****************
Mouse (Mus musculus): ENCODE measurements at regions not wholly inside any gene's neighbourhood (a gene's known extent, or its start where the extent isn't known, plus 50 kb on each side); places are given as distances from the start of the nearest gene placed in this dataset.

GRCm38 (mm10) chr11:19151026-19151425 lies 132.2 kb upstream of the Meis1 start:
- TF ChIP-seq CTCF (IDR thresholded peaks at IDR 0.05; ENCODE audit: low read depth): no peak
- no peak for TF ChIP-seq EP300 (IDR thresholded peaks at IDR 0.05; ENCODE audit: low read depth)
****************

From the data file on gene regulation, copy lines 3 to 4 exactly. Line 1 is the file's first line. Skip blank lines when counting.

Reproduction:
- TF ChIP-seq CTCF (IDR thresholded peaks at IDR 0.05; ENCODE audit: low read depth): no peak
- no peak for TF ChIP-seq EP300 (IDR thresholded peaks at IDR 0.05; ENCODE audit: low read depth)